As predicted, the compassionate writing exercise improved mood for most people (though only in one of two measures used). That’s a great result for a ten-minute exercise. Also as expected, people who had shown themselves to be ruminators didn’t do as well—but some benefited.
What happened to ruminators who didn’t get instructions to be compassionate? The writing exercise made them feel worse. That may not seem surprising—after all, they had just explored a bad experience—but they’d also been told that “writing about negative events can have psychological and physical benefits.” Simply reading the statement could have supplied a little buzz of hope, which means the negative outcome included overcoming any such lift.
How does self-compassionate introspection fare against simple distraction? In a second study
, 152 undergraduates (107 female) took the compassion and rumination tests and endured the “negative mood induction” of Prokofiev and terrible slides. After a five-minute breather “to let your mind wander,” half did the self-compassionate writing exercise and half watched letters appear on a computer screen and responded when they saw “X”— this was the “distraction”.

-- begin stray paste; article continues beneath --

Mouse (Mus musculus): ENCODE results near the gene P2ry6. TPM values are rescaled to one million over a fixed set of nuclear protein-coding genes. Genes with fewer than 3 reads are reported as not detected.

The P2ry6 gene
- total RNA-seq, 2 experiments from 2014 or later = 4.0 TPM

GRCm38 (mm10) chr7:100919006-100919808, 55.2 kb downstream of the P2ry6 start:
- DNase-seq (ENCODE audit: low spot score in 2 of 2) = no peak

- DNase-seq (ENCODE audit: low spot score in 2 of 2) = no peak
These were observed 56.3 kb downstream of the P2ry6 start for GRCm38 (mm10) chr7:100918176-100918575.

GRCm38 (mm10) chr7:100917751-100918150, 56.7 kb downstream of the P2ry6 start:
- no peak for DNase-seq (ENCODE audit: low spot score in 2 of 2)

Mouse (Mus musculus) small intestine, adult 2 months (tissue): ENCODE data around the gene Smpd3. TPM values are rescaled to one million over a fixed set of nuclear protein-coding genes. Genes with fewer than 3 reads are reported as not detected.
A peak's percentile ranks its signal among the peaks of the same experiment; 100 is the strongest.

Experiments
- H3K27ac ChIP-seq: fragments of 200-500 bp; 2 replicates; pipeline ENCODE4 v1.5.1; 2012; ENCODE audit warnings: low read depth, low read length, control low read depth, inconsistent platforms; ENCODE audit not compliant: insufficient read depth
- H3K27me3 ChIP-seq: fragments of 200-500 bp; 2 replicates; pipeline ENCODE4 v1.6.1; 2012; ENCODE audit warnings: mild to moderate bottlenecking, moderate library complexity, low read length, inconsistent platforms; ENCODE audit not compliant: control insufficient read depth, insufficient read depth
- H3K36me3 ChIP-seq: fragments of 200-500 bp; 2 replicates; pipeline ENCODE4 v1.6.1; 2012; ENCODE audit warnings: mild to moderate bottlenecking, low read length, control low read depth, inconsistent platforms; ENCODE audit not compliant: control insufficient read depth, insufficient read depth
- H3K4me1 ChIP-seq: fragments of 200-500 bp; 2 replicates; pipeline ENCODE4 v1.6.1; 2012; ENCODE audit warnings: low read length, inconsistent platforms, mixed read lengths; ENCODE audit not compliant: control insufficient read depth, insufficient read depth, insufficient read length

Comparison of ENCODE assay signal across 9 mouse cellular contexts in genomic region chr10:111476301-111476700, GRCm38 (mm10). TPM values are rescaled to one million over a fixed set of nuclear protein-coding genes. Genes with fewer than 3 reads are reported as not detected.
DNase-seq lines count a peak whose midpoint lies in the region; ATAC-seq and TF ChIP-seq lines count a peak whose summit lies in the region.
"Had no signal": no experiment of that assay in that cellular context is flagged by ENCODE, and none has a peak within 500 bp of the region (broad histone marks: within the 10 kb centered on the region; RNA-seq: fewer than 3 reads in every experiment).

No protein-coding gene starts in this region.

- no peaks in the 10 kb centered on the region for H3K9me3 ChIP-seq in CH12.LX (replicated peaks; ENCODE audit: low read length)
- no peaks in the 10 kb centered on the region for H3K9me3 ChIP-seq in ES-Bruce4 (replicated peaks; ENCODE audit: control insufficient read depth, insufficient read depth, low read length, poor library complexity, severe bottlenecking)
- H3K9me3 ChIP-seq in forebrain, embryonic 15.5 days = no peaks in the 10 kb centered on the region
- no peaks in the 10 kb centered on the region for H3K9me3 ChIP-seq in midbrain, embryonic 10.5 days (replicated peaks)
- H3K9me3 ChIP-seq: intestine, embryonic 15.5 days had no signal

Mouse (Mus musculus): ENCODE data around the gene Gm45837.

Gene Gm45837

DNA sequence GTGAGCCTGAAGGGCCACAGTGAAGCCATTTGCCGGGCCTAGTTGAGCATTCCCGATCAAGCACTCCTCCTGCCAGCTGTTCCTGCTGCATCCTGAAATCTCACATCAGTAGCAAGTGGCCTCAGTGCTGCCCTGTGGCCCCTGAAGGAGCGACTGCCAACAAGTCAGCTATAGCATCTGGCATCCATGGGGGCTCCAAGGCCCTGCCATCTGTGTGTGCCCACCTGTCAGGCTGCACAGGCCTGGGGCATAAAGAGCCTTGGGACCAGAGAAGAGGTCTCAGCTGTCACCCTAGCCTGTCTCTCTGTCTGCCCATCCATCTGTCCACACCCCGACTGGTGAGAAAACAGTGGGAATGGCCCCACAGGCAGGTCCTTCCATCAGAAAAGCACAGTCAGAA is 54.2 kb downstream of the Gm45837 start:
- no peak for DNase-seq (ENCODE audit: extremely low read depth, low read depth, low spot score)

In the mood-measurements, the participants in both groups experienced a similar reduction in “negative affect” post-exercise, so this was a tie. If you tend to think distraction is worthless, take note. However, distraction didn’t increase “positive affect” whereas self-compassion did, so it can be said to have won the contest. There’s also hope for brooders/ruminators. They had more “negative affect” hanging over from the Prokofiev, but they also experienced more change.
Clinicians might learn from these results that introspective approaches are dangerous for ruminators without a lot of stress on compassion. The risk is significant, since rumination is linked to depression and significant procrastination
. Pouring out painful feelings could turn into a binge-and-purge experience, which leaves you in a bad way and becomes a habit.